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What Were They Thinking?
Steve Pyke
Philosophers
Susan Silvey
Allan Gibbard by Steve Pyke. Source: flowersgalleries.com
Steve Pyke, "Allan Gibbard"

We humans (and many dogs) imagine we can discern the personality, goals and desires of someone from a long and close examination of his or her face. We sit at a computer and ponder the photo of a prospective date on Match.com, or shiver and avert our gaze when TV news shows us a murderer's rabid eyes. So it was with some interest that I, a student of ancient philosophy, went to the Flowers Gallery to see Steve Pyke's portraits of 11 contemporary philosophers.

Most of these black and white photos are close-ups of heads against a black background. The 24 by 20 inch works are exhibited at eye level in one small room so that you can look into the face of the philosophers, or follow his or her gaze off to the edge of the frame. Beautiful shadows shade their faces, carving out features and making the portraits seem almost sculpted. One work in the show pleased me more than all the others: a 6 ft. by 16 ft. rectangle of tiny contact sheets of the philosophers, some in color but all showing new and varying aspects of the personalities of the sitters. We watch them frown, then smile, turn away from us to a 3/4 view, then back to a full profile, their arms and hands, not just their faces, coming into view. Before my eyes these people came to life in their mobile and changing variety.

And yet, I kept looking for some relationship between the person and their beliefs. Surely the portraits of those who follow the school of Heidegger and other Continental existentialists and phenomenologists should have had fuzzy edges, filled with a pictorial equivalent of the bloated cotton candy that seems to invade my head when I read them. And shouldn't the photos of the logical positivists have had some painfully sharp edges, as their rigorous analysis of words and meanings seems to suggest? But I found no such relationships between thought and self. Indeed, there was no indication on the walls of the thoughts the philosophers expressed in their works.

Judith Thompson by Steve Pyke. Source: flowersgalleries.com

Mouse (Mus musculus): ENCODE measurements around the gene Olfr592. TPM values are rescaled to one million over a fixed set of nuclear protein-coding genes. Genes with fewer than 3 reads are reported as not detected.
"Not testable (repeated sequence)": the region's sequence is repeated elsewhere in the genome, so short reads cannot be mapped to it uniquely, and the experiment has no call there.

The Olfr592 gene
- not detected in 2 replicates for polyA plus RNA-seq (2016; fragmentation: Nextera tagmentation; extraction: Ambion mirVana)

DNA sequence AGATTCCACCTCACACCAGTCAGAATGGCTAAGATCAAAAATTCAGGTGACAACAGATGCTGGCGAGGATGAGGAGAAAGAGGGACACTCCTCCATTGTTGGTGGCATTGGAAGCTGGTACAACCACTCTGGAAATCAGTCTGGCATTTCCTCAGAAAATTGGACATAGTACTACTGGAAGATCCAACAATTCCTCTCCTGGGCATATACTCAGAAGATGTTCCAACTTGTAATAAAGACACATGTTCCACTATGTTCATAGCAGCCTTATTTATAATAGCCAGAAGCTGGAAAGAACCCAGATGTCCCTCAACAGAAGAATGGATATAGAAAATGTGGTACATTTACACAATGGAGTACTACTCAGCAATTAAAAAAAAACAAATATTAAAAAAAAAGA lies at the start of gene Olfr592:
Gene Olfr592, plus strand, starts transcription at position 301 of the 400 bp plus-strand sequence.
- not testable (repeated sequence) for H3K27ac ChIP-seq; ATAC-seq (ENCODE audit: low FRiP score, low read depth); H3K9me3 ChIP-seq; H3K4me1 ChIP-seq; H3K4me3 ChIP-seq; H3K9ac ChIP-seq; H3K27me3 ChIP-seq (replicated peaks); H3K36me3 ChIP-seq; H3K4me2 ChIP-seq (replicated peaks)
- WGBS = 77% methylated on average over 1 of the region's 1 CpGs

Steve Pyke, "Judith Thompson"

Nor, it seems, is Mr. Pyke, who was by chance present during my visit, much interested in such connections. As a more verbal and much less visual person, I was amazed when he told me that he had taken the photos without ever having read any of the works of his sitters. "How did you choose the one photo from all these other ones to put in your books?" A judgment he had made at the time, he acknowledged, adding that if he had to do it again, he might very possibly pick another still for his single, essential portrait.

Pyke has published two beautiful volumes of photographs of philosophers — many more than are exhibited at this show — that include 50-word statements from each philosopher on why they do philosophy. Leafing through both books, I delighted in reading the thoughts of these interesting people, although I was still unable to see any connection between what they say and what they look like, or how they were represented. Nevertheless, I recommend the books, both for the photographs and as a helpful bibliographic starting point for someone desiring to explore the practitioners of late 20th century philosophy.

Steve Pyke
Philosophers


Flowers Galleries
529 W 20th St.
Chelsea         Map

212 439 1700
flowersgalleries.com

Friday, May 20 to
Saturday, June 18, 2011
Hours: Tues-Sat, 10 to 6
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Central Booking Magazine
Soho Photo Gallery